Paul Krugman is right on bank nationalization and the Austrians don't get it

Discussion in 'Economics' started by Daal, Feb 23, 2009.

  1. Cutten


    Why does any of that imply that the "self-cleansing market" thesis is wrong? Last time I checked, the first recession in the USA did not last forever - thus the market does "self-cleanse". In fact, the only time we've seen stagnation of 5 years + is where the dead hand of government becomes too powerful e.g. 1930s, 1970s, Japan in the 1990s and so on.

    Are you trying to say that bubbles don't eventually burst of their own accord, or that busts don't eventually end and then see recovery, without any government intervention, just by the price mechanism and supply & demand doing their job?
    #21     Feb 24, 2009
  2. Cutten


    I'm a free marketeer and don't agree with a single characterisation you've made here. You might want to actually ask some free market supporters what they think, rather than making assumptions?

    Besides, it's all moot. The banking system is bust, period. The FDIC is insolvent and bust. In many countries, single banks have balance sheets greater than national GDP. The losses are real and will get bigger. Someone must pay those losses. Either it is the taxpayer via bailouts, it is the bank depositors, it is the bondholders & shareholders, or it is currency holders via hyperinflation. Debating whether bankruptcy court, or a special purpose government entity, or the FDIC is best, that's missing the wood for the trees. What matters is that anyone with capital at unsound banks (most of them) is fucked, and probably a lot of people who don't have capital at banks are going to get somewhat fleeced too. You, Krugman, and most people on this thread are going bust or going to take a huge haircut. You think you can stay above water but when the system goes down you won't be prepared. That's the part you and Krugman don't get. Mock all you will, but in the end the Austrians will be the last men standing.
    #22     Feb 24, 2009
  3. fhl


    #23     Feb 24, 2009
  4. What's funny about your last two posts is just how ironic they are . . .

    You proclaim yourself as a "free-marketer", but then go on to admit that the free-market is not devoid of distortion and failure, is not "self-regulating" as Greenspan thought, and was most likely not ALL THAT FREE ( or fair ) on the way up to begin with . . . but Krugman doesn't get it.

    Too funny.
    #24     Feb 24, 2009
  5. Daal


    I dont understand what you are trying to say, are you saying my view that C bonds are safe is wrong, or are you implying is morally wrong to take advantage of too big to fail situations?
    The reason I support bailing out banks has nothing to do with morality, of course its morally disgusting but the alternative is a level of economic collapse that democracies wont stand. Jim Rogers would bailout citigroup if his two daughters life were on the line, there is a price for everything
    And if it turns out that I'm wrong I can afford to lose

    My point is Krugman is correct that FDIC taking over banks is right, and private people should take most of the losses unless there is systemic risk, then the government needs to pay. And if you dont think there is systemic risk, then explain why, dont make it about morality since it has nothing to do with morality. If C bankruptcy would cause the end of the world, would be moraly wrong to bail them out?Of course not, an exaggeration but it makes the point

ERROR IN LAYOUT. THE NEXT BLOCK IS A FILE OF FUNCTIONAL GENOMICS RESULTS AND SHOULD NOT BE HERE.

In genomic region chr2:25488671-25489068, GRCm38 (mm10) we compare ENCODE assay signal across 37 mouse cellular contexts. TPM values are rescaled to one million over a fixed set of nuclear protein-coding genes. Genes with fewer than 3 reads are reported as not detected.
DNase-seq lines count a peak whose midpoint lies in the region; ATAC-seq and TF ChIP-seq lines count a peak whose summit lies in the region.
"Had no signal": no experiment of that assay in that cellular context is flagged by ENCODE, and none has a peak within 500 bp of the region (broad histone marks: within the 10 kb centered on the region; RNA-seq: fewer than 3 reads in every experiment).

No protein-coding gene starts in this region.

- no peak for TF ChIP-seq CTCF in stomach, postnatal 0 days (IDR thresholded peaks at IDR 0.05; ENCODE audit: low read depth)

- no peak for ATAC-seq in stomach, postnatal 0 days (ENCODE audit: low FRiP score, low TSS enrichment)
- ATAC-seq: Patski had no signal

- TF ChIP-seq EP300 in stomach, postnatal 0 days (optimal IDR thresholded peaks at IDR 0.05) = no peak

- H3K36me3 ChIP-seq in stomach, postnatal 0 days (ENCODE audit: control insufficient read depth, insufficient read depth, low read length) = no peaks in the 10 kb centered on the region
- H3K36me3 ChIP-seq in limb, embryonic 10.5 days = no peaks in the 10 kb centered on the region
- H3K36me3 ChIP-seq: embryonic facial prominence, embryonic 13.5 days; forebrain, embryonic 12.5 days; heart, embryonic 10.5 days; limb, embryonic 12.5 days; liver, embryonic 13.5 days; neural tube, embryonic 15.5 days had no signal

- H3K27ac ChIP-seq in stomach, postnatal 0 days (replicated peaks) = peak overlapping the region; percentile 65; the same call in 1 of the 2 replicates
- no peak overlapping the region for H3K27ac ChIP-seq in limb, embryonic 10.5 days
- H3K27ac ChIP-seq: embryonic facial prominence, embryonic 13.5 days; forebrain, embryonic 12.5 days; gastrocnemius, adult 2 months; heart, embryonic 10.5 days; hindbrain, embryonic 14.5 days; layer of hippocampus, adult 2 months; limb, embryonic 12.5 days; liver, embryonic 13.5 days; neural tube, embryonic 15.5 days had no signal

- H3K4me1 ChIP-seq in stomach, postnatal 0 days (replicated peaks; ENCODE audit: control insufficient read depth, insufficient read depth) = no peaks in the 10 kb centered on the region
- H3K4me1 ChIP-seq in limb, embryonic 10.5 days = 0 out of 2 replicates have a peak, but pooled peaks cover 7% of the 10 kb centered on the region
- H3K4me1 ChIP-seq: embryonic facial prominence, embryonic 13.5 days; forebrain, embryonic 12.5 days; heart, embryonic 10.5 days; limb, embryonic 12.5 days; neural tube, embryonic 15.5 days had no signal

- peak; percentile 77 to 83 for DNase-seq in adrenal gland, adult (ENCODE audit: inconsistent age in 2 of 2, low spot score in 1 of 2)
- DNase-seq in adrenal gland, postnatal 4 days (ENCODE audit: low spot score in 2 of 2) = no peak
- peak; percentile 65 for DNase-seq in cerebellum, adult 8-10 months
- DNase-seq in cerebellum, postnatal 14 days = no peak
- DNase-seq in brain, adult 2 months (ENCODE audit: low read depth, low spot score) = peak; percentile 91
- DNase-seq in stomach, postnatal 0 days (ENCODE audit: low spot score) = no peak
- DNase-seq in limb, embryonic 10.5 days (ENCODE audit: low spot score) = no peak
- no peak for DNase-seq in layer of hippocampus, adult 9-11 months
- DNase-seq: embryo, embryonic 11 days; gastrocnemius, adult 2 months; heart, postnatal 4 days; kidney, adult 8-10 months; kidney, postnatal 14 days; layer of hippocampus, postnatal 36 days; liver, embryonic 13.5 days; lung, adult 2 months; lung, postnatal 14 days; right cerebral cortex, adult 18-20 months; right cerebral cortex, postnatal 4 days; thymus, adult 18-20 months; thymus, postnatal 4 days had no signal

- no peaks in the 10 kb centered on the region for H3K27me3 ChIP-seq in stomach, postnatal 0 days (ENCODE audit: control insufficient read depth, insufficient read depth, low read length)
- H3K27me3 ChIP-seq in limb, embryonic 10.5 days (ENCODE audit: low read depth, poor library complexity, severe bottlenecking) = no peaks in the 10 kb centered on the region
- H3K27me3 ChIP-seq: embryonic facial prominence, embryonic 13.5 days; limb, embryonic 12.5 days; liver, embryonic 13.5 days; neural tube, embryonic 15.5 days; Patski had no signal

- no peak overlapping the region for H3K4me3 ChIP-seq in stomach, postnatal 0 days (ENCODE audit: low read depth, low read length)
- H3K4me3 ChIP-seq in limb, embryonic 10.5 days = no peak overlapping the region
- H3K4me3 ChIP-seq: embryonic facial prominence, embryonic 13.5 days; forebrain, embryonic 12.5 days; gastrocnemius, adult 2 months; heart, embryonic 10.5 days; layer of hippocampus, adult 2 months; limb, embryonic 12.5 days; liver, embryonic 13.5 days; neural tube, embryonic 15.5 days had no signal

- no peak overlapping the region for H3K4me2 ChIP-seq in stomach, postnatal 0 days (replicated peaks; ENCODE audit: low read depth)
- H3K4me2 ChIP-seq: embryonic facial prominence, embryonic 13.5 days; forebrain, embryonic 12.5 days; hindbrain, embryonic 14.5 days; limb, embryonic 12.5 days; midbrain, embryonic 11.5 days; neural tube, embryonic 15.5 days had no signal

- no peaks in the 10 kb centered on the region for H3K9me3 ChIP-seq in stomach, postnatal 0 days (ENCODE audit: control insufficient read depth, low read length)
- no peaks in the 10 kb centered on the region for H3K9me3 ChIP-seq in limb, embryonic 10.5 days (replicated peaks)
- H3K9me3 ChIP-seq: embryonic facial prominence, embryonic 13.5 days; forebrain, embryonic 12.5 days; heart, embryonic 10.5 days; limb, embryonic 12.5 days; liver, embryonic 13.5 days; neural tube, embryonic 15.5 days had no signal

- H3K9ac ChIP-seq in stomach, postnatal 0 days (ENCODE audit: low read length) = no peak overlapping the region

#25     Feb 24, 2009
  6. Keynes himself would not call himself a "Keynesian" if he were alive today. He believed gov. should get in then get out.

    Due to the "iron triangle" composed of beaucracy, politicians, and other beneficiaries government intervention forms a ratchet effect were leaving the market is near impossible.

    Please read the Austrian Theory of the Business Cycle and you will have an eye opening experience.
    #26     Feb 24, 2009
  7. The naivete of Keynes is that he underestimated the self interest of government actors (power is so juicy, why give it up once you have it?). And he virtually ignored the fact that human beings respond to incentives.
    #27     Feb 24, 2009
  8. Daal,

    Bankruptcy judges don't run banks. Their primary purpose is to maintain integrity of contracts and an orderly liquidation.

    I think the example you gave with C is not nationalization but receivership. In other words, the government will not run the bank but dispose of its assets and liabilities in an orderly fashion. The fear is that the bank will be nationalized - i.e. the government will actually be a majority shareholder and run the bank. Ostensibly, as well as it runs the post office.

    Hopefully I remember my few law classes enough to make sense and if I don't you'll correct me.
    #28     Feb 24, 2009
  9. Krugman is the only moron that thinks Social Security isn't a ponzi scheme.
    #29     Feb 24, 2009
  10. Cutten


    My view is that the losses cannot be covered. They are too big. The FDIC cannot afford to bail out the whole banking system.

    The world will not end if C, or even the whole banking system, goes bust. Financial sectors have been wiped out before - US, Japan, UK etc. The 2-3 years of pain it would cause are far preferable to the multi-decade stagnation of the 1930s, or 1970s UK, or 1990s Japan.

    My other point was that in these times you are not limited to the risk on your positions. There are numerous other risks - your broker going bust, your bank going bust, FDIC getting suspended and so on. Add to that punitive taxation on trading, capricious legislation, class war, capital controls, maybe even passport controls. Austrians, gold bugs, and the tin foil hat brigade are ironically far better prepared for these eventualities than those who mock them (which class of people mostly never saw this bust coming, by the way).
    #30     Mar 2, 2009